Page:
MANILA, Philippines (UPDATED) – Congressmen are seeking to lower the age by which suspects can be criminally charged, while also proposing the restoration of the death penalty for heinous crimes.
Presumptive House Speaker and Davao del Norte 1st District Representative Pantaleon Alvarez and Capiz 2nd District Representative Fredenil Castro filed a bill seeking to amend Republic Act Number 9344 or the “Juvenile Delinquency Act of 2006.”
RA 9344 is also known as the Pangilinan Law, named after its author Senator Francis Pangilinan. It raised the minimum age of criminal responsibility from 9 to 15 years old.
Now, Alvarez and Castro want to revert this to 9 years old under their House Bill Number 2 or the “Minimum Age of Criminal Responsibility Act.”
The lawmakers explained that while the Pangilinan Law’s intent “may be highly laudable,” it is also “pampering… youth offenders who commit crimes knowing they can get away with it.”
“Worse, adult criminals – individually and/or in organized cabal – knowingly and purposely make use of youth below 15 years old to commit crimes, such as drug trafficking, aware that they cannot be held criminally liable,” said Alvarez and Castro in a statement on Wednesday, July 6.
The Pangilinan Law would be amended to read: “A child nine (9) years of age and above but below eighteen (18) years of age shall likewise be exempt from criminal liability and subjected to an intervention program unless he/she is determined to have acted with discernment, in which case he/she shall be subjected to appropriate proceedings in accordance with this Act.
“The exemption from criminal liability herein established does not include exemption from civil liability, which shall be enforced in accordance with existing laws.”
They also filed HB Number 1, which seeks to restore the death penalty for heinous crimes.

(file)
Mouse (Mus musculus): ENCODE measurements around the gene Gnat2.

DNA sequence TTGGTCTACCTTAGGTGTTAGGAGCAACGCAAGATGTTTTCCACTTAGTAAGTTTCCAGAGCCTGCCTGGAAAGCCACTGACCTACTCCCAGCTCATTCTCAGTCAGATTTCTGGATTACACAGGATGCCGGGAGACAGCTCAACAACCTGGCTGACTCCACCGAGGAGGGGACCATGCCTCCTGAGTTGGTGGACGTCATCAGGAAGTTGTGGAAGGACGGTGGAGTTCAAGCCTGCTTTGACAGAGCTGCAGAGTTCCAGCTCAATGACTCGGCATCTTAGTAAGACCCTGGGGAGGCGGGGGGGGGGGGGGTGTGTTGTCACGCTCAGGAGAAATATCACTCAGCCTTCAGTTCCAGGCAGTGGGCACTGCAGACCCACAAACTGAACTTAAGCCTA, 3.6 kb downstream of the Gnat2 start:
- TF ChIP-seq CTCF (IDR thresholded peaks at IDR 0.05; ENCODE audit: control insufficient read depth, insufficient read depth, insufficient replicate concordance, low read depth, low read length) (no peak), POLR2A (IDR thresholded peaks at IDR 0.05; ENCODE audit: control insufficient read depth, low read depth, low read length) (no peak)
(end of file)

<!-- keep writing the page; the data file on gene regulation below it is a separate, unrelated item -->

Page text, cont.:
Such crimes include plunder, human trafficking, illegal recruitment, treason, parricide, infanticide, rape, qualified piracy and bribery, kidnapping and illegal detention, robbery with violence against or intimidation of persons, carnapping destructive arson, terrorism, drug-related cases, among others.
Senator Bam Aquino expressed his apprehension should both bills be passed into law.
“If you put the two bills that [were] filed together, iyong pagbalik ng death penalty tsaka pagbaba ng age to nine years old, mayroon tayong sitwasyon na baka 9 years old, binibigyan mo ng life imprisonment o binibigyan mo ng death penalty,” Aquino said on Thursday.
(If you put the two bills that were filed together, the return of the death penalty and lowering the age to 9 years old, we might have a situation wherein a 9-year-old will be sentenced to life imprisonment or even death.)
“Handa ba ang Pilipinas na pumatay ng 9 years old na nasangkot sa ganoong klaseng pangyayari? I don’t think that’s what we want to do, na pumatay tayo ng mga bata,” added Aquino.
(Is the Philippines ready to kill a 9-year-old who will be involved in that kind of incident? I don’t think that’s what we want to do, killing children.)
Pangilinan also said that while minors who commit crimes should be held responsible, the gravity of the offense should be taken into consideration in deciding the punishment.
“Hindi naman ata tama na lahat ng batang nagkamali ay ating ikukulong at kakasuhan, maliit o malaki man ang kasalanan. Dapat tingnan natin ang bigat ng kasalanan. Hindi dapat pareho ang trato sa batang nagnakaw para may makain sa isang batang nakagawa ng matinding krimen,” Pangilinan said.
(It is not right that all child offenders, regardless of the crime, be jailed and prosecuted. We should also look at the gravity of the crime. Children who steal to have something to eat should not be treated the same way as children who commit heinous crimes.)
‘Reformative, retributive’ justice
Duterte previously said he wants to imprison parents of unaccompanied minors caught loitering on the streets between 10 pm and 5 am. (READ: Advocates to Duterte: Don’t imprison parents of street kids)
Several cities have since imposed curfews on minors, with district police naming the crackdowns as “Oplan RODY,” an acronym after Duterte’s nickname. It stands for “Rid the Streets of Drinkers and Youths.”
On the return of the death penalty, Alvarez and Castro said these are “crucial components of an effective dispensation of both reformative and retributive justice.”
“[The] criminal justice system has had to make do with penal laws that are perceived to be less than dissuasive. There is evidently a need to reinvigorate the war against criminality by revising a deterrent coupled by its consistent, persistent, and determined implementation,” the congressmen said.
The full texts of HB numbers 1 and 2 are found below: